Frency’s: “Regulars But No Rowdies”
Tampa Tribune (April 22, 1976)
BRANDON — It was 4 p.m. on one of those Florida Saturdays when the sun is a white-hot eye staring down over the rooftops and the pavement burns your feet through the soles of your shoes.
But inside Frency’s Bar and Package Store, a barn-like pink building at the corner of Brandon Boulevard and Kingsway Road, it was pitch dark and almost as cold as the beer on tap.
The big color television over one end of the crowded bar was going — a Cincinnati Red had just slammed a long fly off the right center wall — but nobody seemed to be watching the game.
A Twentysomething with long blond hair, and a snake tattoo on his sunburned forearm was putting a quarter in the corner jukebox. He played “Take This Job and Shove It” by Johnny Paycheck.
Frenchy’s manager Bill Williams, a hefty man who could be a stand-in for comedian Jonathan Winters, stood behind the bar, smiling.
Williams, an ex-deckhand and engineer on Tampa-based tugboats, had been coming to Frenchy’s for 15 years before taking the job as the bar’s manager in 1977, he said.
“This is a real friendly place … we got a lot of regulars,” Williams said. “But we don’t allow no rowdies in here,” he cautioned. “Anybody starts anything they’re out the door.”
Slim and Ruth Marks, who were sitting a the bar a few feet from Williams, turned around in their high-backed chairs and looked at the tavern manger.
“I’ll help you run ‘em out, Bill,” said Slim, a career iron worker who lives on Durant Road and has been a Frenchy’s regular for 22 years. “I like this place too good,” he said.
“This really is a family place,” said Ruth Marks, shaking her head and agreeing with Williams’ assessment.
“It’s the onliest damn bar I’d bring my kids in,” said her husband. “I used to come here when they served food back there,” Marks said, nodding toward a corner where a miniature bowling game, the jukebox and a cigarette machine sat.
Lolly McLean, a raven-haired barmaid and veteran employee of Frenchy’s, brought the Marks’ another round of the usual.
“That’s right about the food,” McLean said, “Oh honey, this used to be a fine restaurant, too. You could get steak, lobster, chicken, shrimp and real shoestring French fries.”
The barmaid said she’s been tending bar at Frenchy’s for more than 20 years, “when Brandon was just one service station, a post office, grocery store and beauty parlor.”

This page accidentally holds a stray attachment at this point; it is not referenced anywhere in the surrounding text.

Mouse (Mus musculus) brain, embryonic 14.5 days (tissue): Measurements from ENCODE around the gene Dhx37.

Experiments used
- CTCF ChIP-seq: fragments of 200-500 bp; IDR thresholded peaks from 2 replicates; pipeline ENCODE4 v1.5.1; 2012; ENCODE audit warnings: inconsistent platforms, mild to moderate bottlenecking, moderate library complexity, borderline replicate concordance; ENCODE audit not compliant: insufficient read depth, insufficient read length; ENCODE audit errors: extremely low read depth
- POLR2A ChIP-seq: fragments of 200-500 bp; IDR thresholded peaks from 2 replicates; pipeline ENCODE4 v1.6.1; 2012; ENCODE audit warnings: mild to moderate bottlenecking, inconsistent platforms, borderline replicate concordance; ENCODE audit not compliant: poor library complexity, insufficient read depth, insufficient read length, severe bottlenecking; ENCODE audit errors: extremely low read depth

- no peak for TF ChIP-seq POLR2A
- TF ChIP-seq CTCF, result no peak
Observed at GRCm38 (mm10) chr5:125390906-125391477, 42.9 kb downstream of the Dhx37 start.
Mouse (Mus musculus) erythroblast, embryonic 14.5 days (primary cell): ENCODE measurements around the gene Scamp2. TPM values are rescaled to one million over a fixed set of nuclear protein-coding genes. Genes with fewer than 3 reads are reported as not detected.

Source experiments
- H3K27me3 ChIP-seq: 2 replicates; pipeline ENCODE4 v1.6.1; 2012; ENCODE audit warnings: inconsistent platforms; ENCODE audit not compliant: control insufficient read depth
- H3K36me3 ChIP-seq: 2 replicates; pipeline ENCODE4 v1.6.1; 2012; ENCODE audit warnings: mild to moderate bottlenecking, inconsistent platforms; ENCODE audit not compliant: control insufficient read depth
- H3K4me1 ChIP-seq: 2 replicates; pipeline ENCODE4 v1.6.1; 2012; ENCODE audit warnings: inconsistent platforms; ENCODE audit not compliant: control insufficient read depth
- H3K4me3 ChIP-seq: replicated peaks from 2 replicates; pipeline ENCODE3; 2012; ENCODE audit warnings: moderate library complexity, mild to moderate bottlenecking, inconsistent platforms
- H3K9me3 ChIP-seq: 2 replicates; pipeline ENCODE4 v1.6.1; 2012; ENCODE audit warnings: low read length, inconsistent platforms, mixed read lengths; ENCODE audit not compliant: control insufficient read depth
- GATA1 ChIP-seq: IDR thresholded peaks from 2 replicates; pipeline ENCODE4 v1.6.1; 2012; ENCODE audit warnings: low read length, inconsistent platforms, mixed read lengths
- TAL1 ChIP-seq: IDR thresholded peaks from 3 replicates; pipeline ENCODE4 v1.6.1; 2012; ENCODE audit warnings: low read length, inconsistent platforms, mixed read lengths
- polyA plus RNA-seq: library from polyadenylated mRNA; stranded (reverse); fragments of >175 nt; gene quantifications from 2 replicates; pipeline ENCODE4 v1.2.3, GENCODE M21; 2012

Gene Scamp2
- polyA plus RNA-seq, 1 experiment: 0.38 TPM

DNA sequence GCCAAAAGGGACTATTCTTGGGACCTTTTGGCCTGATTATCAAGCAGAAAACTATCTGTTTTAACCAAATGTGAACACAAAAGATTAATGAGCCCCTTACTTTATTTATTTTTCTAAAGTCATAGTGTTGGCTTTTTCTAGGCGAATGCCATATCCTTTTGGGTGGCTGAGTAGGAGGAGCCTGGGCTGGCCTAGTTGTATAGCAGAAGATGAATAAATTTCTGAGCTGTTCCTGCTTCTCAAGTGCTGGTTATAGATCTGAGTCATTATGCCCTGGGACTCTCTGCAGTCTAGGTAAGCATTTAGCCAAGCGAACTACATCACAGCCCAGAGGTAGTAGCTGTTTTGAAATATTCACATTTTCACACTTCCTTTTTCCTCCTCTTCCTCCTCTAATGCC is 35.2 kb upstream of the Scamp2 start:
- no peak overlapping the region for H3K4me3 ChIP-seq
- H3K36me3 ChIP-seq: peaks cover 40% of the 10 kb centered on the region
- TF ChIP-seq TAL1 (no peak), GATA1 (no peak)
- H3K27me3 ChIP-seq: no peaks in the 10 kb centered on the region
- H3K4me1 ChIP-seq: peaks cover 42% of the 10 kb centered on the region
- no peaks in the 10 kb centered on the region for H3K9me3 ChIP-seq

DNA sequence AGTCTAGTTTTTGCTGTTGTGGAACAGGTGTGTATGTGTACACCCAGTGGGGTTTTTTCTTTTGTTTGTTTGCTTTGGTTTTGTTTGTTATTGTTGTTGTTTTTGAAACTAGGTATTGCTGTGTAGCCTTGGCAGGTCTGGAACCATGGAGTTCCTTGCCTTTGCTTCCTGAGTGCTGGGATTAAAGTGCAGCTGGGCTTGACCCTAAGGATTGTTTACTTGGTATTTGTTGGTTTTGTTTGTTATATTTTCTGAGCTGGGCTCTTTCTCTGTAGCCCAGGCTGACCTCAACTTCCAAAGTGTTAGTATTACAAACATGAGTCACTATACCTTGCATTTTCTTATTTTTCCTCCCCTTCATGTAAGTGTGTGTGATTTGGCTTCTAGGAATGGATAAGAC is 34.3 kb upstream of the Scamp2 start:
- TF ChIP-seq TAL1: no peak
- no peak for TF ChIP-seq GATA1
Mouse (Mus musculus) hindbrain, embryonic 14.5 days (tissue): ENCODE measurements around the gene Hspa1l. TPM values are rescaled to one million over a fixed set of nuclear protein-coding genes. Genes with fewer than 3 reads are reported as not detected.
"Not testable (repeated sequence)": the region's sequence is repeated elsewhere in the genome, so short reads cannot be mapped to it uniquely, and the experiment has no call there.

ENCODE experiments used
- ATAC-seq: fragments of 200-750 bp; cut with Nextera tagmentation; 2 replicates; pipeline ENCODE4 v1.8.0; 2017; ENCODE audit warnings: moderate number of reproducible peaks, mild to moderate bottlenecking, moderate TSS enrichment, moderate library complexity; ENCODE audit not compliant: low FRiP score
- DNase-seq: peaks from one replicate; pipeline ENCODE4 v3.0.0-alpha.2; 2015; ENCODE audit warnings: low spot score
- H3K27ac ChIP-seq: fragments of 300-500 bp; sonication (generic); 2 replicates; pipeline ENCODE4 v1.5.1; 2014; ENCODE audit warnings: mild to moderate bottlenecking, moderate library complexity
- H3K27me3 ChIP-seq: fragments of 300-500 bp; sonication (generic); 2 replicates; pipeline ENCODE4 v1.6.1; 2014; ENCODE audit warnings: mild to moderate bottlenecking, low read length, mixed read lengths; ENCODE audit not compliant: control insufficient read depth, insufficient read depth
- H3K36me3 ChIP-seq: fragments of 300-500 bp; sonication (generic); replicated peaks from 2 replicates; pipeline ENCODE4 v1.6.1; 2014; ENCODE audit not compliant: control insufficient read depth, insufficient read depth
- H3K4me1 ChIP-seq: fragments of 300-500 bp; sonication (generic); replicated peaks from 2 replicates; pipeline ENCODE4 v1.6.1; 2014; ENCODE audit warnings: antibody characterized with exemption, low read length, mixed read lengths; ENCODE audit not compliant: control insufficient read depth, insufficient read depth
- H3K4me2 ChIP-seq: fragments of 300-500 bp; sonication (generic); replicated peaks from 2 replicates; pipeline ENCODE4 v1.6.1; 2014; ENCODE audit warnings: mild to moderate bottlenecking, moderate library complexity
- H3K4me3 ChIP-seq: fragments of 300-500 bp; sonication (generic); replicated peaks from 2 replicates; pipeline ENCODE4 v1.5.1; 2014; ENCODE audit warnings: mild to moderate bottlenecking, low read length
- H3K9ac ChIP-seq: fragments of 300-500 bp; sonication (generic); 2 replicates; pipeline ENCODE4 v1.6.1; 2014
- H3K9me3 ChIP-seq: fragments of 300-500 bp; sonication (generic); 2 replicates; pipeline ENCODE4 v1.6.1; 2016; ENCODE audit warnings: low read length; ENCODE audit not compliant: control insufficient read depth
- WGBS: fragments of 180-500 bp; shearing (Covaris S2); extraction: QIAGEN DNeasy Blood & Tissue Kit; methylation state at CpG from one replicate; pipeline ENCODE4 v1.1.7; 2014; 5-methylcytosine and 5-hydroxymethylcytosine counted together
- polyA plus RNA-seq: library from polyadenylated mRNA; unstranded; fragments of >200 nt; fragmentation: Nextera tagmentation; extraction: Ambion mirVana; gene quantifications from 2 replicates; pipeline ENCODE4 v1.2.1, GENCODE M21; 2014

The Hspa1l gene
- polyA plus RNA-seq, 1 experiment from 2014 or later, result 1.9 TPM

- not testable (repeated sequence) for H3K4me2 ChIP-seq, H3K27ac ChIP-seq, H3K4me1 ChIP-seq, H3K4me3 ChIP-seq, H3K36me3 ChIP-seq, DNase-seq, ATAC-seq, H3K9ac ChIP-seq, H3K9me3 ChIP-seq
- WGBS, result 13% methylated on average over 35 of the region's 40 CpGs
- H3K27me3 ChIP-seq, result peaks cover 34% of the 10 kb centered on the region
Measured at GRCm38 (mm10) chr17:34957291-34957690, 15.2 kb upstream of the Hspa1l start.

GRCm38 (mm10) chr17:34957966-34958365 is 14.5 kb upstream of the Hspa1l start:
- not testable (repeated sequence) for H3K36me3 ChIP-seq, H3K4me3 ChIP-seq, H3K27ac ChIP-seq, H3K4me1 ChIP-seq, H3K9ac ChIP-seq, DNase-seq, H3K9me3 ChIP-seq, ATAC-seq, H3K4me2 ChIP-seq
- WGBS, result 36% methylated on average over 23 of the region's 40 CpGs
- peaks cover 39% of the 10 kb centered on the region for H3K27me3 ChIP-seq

“That’s when Frenchy ran the place,” McLean said of the bar-restaurant, referring to the French Canadian man who started the establishment in the late ‘40s.
Since that time said McLean, Frenchy’s has been kind of a social institution and local watering hole for long-time East Hillsborough residents, retired military and tourists.
Frenchy’s doesn’t serve much food anymore, besides an occasional ham and cheese sandwich, potato chips and dill pickles kept in big, brine-filled glass jars behind the bar.
But the dozens of Frenchy’s regulars gather about once a month to have a wing-ding at the bar, usually a fish fry with hush puppies and grits. And there are birthday and anniversary parties for regulars and surprise gatherings like the “wake” for manager Williams’ Datsun pickup which gave up the ghost a while back.
“It was great,” said Williams’ wife Catherine, “everybody wore black armbands and boutonnieres, and they gave Bill a joke wooden tombstone with ‘Rest in Peace,’ and ‘Datsun’ on it,” she said.
Other Frenchy’s customers strolled in and out of the bar during the long, hot afternoon, sitting at small tables and padded booths around the room or perching on bar stools.
At about 6 p.m., one of the younger regulars, 21-year-old Jeff Binkley, dropped in after knocking off from his job at a filling station up the street.
Binkley ordered up a cool one, pulled out the tail of his powder blue grease monkey’s shirt and challenged Frenchy’s maintenance man Les Gordon to a game of “regulation” on the table-top bowling game near the jukebox.
“I bowled a 298 one day at regulation,” said Binkley, smoothing back his drooping black moustache and smiling. “I almost died.”
Binkley took a small silver disk from the table of the bowling game and fired it down the polished surface of the board. The puck slid over 10 metal clips at the end of the table and the 10 corresponding plastic bowling pins above jumped backwards. Bells rang, lights flashed. A perfect strike.
Les Gordon, the challenged, took the metal puck off the bowling table, while the pins were lowered back into position.
“I’ll show you something,” said Gordon, “I’ll show you how to do it.”
The maintenance man danced a kind of soft shoe around a table near the bowling game. He wore work clothes, a red ballcap, and his black low-top sneakers shuffled soundlessly on the linoleum barroom floor.
Gordon slapped the silver puck on the palm of his hand and sang, “ … you are my sunshine, my only sunshine.”
Then he approached the bowling table, hesitated … and slung the disk — southpaw style — over the metal clips in the board. More bells and bright lights.
“I showed ‘em something,” laughed Gordon shuffling back to his seat.
The sun was going down outside Frenchy’s now, the heat was leaving the pavement.
But inside, more people were arriving, friends mostly, and a few strangers.
Les Gordon was dancing around the table, laughing. The jukebox started up again, and Dusty Rhodes was waving a huge fist at America on the television over the bar.
The regulars were back home at Frenchy’s on another Saturday night.